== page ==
A dermatome map is a representation of the zones on the skin that are supplied with sensation by individual spinal nerves. Each spinal nerve contains a sensory fiber and a motor fiber. The motor fiber is responsible for providing motion to a specific group of muscles, and the sensory fiber is responsible for providing sensation to a specific area of the skin (dermatome). By determining abnormalities in sensation in a specific dermatome, doctors can determine whether nervous transmission is normal within the corresponding spinal nerve
Abnormal dermatome sensation can be indicative of nerve conduction abnormality resulting from bulging discs, prolapsed discs, sciatica, degenerative disc disease, or a number of other spinal abnormalities that cause neural compression.
Specifics of the Dermatome Map
The dermatome map is exactly what it sounds like: a map of the body that doctors have compiled over time that shows where each dermatome begins and ends, as well as which spinal nerve corresponds to each area. Doctors use their knowledge of this map to test for potential spinal nerve injuries.
Dermatomes maps correspond to the levels of the spine. Listed from top to bottom, the spinal levels are called the cervical ©, thoracic (T), lumbar (L), and sacral (S) levels. Some examples of dermatomes and their corresponding spinal levels are:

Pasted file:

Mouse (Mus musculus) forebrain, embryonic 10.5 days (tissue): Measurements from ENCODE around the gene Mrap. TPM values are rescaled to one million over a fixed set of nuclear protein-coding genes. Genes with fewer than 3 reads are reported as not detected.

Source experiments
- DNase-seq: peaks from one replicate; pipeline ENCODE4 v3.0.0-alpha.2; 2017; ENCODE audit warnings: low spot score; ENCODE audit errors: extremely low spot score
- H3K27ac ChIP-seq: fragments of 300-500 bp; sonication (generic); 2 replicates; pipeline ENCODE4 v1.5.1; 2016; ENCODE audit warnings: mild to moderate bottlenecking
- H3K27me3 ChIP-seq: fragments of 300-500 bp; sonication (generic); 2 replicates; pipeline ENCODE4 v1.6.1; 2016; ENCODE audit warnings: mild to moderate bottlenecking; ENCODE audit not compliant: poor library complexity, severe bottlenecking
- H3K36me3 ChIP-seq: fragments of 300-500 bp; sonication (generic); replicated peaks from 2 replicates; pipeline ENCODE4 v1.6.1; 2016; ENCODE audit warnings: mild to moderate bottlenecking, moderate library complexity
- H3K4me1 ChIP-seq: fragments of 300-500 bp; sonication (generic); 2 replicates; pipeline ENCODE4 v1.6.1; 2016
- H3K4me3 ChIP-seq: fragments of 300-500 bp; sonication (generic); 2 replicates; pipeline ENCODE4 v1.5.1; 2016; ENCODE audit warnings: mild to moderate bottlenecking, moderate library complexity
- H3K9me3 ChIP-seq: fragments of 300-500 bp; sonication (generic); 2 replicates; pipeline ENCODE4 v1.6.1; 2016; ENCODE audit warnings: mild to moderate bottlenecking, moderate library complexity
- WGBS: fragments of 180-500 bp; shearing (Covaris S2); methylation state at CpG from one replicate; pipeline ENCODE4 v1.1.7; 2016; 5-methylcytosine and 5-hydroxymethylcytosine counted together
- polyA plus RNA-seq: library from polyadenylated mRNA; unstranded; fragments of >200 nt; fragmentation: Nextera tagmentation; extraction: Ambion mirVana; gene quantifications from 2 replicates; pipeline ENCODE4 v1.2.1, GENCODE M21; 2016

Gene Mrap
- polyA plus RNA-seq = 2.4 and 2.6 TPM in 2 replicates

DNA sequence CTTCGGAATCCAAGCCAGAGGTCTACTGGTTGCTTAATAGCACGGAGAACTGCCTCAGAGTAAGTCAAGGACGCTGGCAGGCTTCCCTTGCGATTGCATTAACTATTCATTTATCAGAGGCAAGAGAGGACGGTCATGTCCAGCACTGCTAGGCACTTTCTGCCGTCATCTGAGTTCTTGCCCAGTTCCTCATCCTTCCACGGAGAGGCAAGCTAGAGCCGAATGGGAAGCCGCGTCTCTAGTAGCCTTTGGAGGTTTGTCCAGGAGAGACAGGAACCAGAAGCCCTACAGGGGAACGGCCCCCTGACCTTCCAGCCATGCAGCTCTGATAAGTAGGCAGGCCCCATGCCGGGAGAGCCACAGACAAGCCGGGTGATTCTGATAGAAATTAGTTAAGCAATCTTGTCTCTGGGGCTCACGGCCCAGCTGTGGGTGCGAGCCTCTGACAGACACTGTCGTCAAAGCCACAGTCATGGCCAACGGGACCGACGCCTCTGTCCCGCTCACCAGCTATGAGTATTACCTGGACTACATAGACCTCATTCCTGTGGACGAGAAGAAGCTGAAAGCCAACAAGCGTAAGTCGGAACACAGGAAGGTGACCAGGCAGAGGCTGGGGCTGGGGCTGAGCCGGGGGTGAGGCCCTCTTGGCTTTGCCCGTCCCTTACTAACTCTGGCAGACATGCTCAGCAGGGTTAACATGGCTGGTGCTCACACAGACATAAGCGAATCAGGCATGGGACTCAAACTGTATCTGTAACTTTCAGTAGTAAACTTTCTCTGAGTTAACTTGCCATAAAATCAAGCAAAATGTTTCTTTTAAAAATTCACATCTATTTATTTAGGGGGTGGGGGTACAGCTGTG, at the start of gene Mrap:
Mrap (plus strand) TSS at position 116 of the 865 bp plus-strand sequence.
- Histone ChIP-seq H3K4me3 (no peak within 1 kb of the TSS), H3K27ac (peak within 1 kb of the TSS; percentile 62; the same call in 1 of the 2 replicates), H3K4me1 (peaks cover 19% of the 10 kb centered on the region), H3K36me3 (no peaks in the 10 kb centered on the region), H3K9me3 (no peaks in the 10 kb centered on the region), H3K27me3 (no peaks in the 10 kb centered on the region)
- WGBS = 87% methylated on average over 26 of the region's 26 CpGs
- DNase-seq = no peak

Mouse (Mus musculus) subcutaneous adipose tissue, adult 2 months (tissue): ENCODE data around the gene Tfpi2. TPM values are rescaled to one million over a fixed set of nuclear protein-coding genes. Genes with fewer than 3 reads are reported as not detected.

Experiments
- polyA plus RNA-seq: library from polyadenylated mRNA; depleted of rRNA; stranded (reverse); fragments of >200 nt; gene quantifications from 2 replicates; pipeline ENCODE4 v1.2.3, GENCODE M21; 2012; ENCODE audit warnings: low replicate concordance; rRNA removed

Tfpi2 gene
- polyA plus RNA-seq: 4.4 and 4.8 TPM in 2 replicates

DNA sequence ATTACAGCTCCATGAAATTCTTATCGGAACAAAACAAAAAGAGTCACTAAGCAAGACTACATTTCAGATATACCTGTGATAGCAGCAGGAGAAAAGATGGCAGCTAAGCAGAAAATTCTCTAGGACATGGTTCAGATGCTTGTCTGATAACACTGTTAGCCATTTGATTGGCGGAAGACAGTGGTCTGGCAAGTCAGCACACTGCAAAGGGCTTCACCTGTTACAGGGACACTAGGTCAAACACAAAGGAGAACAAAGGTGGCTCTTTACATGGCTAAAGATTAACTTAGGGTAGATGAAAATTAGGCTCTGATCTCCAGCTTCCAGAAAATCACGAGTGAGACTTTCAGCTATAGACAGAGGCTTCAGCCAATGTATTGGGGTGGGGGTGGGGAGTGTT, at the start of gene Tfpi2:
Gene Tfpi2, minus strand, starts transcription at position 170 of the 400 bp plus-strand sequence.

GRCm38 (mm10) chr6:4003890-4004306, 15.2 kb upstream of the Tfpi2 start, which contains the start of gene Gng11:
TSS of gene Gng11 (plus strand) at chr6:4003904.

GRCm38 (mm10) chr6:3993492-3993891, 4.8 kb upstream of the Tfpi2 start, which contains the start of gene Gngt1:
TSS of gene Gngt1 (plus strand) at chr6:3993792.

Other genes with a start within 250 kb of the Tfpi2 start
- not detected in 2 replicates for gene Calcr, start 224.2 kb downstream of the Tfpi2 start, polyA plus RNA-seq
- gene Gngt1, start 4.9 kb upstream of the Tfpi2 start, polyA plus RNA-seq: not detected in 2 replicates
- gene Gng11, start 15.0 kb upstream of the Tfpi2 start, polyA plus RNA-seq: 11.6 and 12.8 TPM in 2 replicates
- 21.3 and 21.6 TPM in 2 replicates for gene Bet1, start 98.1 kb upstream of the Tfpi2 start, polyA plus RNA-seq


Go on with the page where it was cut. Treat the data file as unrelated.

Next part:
- Middle and sides of calves – L4 and L5
- Little toes – S1
- Fronts of thighs – L2
- Inner and outer forearms – C6 and T1
- Shoulders – C4 and C5
- Thumbs and little fingers – C6, C7, and C8
Tests Using the Dermatome Map
Spinal Fusion Risk
Since tests using the dermatome map are fairly simple, they are generally conducted as part of an initial examination to rule out nerve damage. The doctor will want to make sure that sensation is the same on each side of a dermatome, as these areas tend to be symmetrical.
In most dermatome tests, the doctor draws his or her fingers, a cotton swab, a paperclip, a pin, or a similar instrument across the skin in the suspicious dermatome. The doctor asks the patient to respond to the sensation to make sure the stimulation is being felt. The same will be done on the other side of the dermatome to make sure the symmetrical sensation is intact.
If dermatome testing indicates a problem with a nerve root, imaging tests, such as CT scans, or MRIs, may be ordered to confirm the diagnosis.